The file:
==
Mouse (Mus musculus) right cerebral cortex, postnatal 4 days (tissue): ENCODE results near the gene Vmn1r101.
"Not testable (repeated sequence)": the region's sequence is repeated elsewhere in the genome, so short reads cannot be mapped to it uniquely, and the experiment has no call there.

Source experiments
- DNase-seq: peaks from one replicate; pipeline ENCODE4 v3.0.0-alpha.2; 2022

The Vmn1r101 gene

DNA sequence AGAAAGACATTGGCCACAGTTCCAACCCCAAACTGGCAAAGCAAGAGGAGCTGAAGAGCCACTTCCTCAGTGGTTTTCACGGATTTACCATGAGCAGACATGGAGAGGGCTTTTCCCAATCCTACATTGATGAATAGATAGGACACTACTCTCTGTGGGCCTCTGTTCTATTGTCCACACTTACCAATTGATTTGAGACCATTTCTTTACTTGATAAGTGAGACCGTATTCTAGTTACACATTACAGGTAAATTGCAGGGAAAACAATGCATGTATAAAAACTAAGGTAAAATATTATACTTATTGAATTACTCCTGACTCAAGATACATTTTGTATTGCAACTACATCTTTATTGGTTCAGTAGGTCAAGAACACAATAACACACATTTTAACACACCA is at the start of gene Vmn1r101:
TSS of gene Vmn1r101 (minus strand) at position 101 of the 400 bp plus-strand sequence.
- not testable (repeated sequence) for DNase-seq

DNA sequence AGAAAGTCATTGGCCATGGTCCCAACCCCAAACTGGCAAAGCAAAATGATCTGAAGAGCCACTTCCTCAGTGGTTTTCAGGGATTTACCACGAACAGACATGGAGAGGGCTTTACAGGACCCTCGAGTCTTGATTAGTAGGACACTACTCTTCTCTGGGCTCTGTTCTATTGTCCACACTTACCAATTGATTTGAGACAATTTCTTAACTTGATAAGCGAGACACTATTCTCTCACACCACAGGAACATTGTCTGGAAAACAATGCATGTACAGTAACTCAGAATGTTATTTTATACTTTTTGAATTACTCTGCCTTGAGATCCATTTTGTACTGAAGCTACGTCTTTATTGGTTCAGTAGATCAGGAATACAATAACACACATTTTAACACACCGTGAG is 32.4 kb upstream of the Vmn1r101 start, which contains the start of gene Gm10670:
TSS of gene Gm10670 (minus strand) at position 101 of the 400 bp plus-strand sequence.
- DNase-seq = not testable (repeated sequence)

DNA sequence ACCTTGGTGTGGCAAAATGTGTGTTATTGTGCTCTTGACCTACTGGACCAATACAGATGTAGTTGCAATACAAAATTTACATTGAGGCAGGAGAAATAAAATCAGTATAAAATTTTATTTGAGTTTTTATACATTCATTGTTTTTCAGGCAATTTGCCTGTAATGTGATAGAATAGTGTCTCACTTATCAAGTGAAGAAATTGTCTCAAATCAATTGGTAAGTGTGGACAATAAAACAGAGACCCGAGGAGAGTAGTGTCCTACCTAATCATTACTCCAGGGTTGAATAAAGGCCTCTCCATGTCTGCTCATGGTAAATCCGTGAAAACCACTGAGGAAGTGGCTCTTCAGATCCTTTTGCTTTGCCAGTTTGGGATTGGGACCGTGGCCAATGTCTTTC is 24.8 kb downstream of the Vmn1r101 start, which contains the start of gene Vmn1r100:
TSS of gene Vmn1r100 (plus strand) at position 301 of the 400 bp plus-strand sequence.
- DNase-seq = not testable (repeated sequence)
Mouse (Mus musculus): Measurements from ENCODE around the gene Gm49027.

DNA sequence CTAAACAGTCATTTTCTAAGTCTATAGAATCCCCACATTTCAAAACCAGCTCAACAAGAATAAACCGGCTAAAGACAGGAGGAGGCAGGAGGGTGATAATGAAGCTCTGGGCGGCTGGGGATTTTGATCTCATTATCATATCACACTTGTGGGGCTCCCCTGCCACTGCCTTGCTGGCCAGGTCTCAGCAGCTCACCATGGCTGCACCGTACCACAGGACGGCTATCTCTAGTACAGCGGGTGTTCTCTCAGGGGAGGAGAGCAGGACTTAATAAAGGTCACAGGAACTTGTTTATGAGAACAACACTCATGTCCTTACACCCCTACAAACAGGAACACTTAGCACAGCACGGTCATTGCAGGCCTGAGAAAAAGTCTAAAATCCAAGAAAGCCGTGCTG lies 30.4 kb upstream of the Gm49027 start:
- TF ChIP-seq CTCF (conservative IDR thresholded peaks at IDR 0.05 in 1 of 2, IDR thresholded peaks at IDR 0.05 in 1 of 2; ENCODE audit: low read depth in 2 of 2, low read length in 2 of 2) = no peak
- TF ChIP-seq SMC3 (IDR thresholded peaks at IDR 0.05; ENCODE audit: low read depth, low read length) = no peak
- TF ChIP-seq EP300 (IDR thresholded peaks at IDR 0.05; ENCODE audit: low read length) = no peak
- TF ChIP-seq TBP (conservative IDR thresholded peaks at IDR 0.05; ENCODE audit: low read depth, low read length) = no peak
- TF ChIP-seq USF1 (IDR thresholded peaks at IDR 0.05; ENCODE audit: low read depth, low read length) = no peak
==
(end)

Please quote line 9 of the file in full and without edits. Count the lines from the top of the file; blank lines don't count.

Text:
DNA sequence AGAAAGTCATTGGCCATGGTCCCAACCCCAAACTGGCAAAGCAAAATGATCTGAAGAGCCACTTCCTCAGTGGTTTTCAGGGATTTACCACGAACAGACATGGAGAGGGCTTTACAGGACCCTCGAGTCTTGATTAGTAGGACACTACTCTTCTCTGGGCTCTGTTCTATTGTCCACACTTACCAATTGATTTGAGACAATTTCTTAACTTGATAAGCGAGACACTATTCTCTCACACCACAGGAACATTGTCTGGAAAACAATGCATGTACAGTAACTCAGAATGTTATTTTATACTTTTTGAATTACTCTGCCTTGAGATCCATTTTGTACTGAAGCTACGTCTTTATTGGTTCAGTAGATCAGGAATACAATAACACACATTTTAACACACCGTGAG is 32.4 kb upstream of the Vmn1r101 start, which contains the start of gene Gm10670: